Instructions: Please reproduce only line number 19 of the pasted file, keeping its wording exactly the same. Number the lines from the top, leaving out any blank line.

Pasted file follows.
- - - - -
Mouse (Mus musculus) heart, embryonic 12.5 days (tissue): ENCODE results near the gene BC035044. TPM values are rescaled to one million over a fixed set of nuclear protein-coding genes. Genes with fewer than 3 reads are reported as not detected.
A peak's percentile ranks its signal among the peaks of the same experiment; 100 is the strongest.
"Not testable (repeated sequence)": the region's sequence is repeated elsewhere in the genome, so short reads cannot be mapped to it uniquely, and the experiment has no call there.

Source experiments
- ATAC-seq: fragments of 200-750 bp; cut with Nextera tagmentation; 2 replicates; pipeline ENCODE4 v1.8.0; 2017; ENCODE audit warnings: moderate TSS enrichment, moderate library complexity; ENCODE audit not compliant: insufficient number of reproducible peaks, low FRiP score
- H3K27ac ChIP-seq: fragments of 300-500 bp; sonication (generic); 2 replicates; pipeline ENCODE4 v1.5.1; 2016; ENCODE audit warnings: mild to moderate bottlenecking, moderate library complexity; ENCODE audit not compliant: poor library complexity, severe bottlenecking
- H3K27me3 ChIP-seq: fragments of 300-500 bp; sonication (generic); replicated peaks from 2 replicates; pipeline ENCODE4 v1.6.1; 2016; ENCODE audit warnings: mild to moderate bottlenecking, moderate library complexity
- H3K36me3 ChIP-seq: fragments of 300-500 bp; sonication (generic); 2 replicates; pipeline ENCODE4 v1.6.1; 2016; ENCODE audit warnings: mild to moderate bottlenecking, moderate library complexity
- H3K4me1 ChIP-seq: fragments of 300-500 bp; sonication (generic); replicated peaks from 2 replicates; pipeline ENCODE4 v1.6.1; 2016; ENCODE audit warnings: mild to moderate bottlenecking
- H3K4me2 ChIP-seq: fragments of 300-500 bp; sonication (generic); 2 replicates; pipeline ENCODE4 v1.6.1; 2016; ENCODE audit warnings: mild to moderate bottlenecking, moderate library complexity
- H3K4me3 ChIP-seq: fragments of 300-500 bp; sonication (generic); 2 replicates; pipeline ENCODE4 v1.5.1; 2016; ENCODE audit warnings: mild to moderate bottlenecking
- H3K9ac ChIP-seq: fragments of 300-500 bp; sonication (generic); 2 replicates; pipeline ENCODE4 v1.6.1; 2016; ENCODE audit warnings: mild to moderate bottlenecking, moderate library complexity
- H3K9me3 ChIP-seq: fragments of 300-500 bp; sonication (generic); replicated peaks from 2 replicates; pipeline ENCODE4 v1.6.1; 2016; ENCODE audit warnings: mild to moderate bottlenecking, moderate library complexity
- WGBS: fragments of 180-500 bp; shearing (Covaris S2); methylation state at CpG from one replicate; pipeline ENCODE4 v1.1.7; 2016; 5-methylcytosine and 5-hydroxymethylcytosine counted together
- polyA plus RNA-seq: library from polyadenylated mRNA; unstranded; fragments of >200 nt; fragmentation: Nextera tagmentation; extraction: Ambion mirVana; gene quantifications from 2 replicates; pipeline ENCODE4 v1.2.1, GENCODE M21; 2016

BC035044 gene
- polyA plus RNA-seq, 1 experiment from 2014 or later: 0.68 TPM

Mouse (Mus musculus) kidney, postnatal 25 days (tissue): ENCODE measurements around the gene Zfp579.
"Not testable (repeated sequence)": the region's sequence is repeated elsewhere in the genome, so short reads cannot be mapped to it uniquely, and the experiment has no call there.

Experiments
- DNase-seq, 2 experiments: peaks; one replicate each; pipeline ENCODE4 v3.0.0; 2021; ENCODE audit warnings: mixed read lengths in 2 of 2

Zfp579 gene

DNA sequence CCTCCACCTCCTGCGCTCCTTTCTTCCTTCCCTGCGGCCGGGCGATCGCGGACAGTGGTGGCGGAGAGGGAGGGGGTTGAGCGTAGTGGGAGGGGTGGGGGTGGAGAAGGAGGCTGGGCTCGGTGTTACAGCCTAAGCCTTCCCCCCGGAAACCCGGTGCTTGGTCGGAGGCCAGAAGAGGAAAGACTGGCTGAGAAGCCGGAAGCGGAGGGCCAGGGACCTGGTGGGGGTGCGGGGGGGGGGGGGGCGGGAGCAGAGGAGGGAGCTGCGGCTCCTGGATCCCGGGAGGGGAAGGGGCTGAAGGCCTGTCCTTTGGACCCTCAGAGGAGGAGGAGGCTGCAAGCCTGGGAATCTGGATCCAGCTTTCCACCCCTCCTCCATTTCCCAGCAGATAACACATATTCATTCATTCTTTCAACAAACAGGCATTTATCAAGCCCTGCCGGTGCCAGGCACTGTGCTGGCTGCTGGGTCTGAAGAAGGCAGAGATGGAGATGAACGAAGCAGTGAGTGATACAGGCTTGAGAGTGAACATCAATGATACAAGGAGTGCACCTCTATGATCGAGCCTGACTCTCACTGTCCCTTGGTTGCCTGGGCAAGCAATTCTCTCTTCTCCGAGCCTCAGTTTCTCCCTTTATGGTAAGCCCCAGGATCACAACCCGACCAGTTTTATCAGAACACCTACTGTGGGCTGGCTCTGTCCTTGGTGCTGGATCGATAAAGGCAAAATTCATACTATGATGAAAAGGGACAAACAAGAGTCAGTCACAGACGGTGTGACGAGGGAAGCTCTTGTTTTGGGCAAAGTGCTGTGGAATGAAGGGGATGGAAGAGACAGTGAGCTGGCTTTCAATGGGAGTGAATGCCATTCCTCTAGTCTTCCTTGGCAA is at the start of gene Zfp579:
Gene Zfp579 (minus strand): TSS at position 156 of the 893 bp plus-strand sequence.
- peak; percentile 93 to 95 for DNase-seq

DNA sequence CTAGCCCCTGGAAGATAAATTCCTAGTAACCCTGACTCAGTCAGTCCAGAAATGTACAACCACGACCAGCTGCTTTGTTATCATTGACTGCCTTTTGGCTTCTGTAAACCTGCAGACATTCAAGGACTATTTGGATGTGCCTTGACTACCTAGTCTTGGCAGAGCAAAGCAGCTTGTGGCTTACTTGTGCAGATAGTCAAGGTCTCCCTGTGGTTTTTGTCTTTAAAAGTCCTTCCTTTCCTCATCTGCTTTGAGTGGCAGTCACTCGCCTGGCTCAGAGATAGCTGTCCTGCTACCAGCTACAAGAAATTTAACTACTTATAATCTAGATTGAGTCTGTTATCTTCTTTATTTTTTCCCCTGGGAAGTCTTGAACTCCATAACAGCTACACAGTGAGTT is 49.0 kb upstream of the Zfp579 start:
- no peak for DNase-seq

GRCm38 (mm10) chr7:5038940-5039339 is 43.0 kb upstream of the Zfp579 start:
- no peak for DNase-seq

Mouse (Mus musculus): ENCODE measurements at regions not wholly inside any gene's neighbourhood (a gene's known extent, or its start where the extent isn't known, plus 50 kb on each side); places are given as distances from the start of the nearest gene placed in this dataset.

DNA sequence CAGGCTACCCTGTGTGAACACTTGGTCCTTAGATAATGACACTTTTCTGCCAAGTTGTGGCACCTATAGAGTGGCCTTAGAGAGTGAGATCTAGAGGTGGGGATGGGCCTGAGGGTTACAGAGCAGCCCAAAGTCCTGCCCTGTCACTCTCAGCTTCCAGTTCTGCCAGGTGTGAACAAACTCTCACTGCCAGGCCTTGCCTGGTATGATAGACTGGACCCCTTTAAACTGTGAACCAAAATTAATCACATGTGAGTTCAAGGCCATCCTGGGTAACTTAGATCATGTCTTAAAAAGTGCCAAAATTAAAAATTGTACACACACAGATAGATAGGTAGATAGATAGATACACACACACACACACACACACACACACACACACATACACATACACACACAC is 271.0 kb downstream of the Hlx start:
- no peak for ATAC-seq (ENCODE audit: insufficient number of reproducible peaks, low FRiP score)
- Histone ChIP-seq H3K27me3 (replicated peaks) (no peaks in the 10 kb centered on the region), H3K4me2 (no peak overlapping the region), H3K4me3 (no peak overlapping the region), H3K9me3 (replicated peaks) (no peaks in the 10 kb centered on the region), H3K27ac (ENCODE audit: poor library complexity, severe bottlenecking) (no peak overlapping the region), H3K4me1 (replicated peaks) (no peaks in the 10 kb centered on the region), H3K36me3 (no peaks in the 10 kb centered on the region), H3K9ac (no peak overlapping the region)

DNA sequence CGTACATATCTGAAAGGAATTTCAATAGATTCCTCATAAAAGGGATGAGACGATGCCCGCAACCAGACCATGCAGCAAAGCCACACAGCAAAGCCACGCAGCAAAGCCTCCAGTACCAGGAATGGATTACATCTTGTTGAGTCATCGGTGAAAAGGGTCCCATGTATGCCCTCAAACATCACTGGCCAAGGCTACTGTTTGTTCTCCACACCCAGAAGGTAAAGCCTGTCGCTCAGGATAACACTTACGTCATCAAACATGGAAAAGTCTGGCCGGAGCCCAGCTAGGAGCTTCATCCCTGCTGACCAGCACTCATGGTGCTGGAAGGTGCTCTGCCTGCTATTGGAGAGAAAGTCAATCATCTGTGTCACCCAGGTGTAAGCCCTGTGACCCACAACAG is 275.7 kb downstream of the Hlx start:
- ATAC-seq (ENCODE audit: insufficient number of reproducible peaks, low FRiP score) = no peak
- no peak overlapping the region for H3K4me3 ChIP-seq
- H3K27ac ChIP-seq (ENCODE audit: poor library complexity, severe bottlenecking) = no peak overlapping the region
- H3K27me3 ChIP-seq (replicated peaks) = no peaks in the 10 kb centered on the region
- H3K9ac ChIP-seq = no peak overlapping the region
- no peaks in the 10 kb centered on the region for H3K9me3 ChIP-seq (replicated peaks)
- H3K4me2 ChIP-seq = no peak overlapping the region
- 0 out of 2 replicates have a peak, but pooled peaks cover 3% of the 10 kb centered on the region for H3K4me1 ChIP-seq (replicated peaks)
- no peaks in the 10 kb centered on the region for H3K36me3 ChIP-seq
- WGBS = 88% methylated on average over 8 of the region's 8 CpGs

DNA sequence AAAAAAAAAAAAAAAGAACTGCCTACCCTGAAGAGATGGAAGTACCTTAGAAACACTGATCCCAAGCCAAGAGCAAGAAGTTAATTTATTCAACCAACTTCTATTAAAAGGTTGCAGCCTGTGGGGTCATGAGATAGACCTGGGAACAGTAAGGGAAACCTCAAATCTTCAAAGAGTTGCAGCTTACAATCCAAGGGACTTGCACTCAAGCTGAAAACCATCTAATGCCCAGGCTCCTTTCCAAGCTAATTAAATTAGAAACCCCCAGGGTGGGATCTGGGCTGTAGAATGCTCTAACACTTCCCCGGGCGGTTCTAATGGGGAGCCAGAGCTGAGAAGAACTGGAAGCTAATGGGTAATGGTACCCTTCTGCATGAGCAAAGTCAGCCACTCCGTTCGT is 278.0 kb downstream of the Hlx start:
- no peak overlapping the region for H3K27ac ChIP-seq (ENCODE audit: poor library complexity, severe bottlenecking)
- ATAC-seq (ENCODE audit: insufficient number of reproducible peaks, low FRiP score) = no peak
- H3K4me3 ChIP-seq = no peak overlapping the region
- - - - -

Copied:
"Not testable (repeated sequence)": the region's sequence is repeated elsewhere in the genome, so short reads cannot be mapped to it uniquely, and the experiment has no call there.